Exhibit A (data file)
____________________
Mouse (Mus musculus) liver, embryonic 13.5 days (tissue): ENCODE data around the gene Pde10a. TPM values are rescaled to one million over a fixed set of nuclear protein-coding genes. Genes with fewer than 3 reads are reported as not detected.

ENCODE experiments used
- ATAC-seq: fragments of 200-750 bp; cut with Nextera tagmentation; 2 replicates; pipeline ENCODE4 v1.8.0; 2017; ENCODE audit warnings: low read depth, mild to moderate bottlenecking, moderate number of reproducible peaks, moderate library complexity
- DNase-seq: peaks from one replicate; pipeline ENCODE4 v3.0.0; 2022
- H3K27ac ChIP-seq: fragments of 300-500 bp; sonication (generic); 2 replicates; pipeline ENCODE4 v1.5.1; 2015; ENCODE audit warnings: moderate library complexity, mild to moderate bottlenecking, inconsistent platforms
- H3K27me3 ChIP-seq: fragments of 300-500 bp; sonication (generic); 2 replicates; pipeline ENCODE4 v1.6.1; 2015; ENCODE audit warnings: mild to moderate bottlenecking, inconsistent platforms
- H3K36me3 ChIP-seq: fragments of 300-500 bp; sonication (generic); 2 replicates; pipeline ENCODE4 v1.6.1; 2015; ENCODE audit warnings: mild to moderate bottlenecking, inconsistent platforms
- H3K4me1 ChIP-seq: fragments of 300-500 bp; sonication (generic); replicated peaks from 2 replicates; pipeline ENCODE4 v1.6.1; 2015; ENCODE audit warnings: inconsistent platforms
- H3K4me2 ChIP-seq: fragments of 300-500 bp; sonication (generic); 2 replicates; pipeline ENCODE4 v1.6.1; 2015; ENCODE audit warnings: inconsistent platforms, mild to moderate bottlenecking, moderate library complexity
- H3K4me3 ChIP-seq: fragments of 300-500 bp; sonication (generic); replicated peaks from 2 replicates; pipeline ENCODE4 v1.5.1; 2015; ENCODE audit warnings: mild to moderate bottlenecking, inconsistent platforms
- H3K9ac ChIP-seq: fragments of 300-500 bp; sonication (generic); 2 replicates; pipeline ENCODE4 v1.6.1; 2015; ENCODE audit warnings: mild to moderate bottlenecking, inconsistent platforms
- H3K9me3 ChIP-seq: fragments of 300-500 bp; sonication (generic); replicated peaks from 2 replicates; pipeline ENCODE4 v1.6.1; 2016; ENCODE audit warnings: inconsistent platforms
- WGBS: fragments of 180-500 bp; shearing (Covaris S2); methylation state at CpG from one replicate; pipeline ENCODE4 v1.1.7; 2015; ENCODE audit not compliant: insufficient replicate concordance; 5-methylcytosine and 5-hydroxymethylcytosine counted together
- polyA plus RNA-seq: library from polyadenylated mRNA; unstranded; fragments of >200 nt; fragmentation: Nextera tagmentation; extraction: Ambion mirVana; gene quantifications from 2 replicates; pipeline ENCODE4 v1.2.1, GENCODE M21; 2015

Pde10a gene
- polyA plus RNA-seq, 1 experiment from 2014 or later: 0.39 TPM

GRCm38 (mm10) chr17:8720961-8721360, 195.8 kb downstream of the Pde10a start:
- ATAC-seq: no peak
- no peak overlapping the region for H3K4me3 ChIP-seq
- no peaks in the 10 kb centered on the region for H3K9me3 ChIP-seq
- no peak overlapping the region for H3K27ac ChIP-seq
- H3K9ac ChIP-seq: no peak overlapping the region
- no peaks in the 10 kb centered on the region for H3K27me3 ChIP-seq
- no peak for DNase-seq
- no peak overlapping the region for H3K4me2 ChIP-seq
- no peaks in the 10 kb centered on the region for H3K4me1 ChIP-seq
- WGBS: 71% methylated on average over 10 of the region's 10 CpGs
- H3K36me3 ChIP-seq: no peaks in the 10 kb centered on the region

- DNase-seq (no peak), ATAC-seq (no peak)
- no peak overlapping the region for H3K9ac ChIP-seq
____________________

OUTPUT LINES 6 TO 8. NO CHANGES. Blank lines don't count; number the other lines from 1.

- H3K27me3 ChIP-seq: fragments of 300-500 bp; sonication (generic); 2 replicates; pipeline ENCODE4 v1.6.1; 2015; ENCODE audit warnings: mild to moderate bottlenecking, inconsistent platforms
- H3K36me3 ChIP-seq: fragments of 300-500 bp; sonication (generic); 2 replicates; pipeline ENCODE4 v1.6.1; 2015; ENCODE audit warnings: mild to moderate bottlenecking, inconsistent platforms
- H3K4me1 ChIP-seq: fragments of 300-500 bp; sonication (generic); replicated peaks from 2 replicates; pipeline ENCODE4 v1.6.1; 2015; ENCODE audit warnings: inconsistent platforms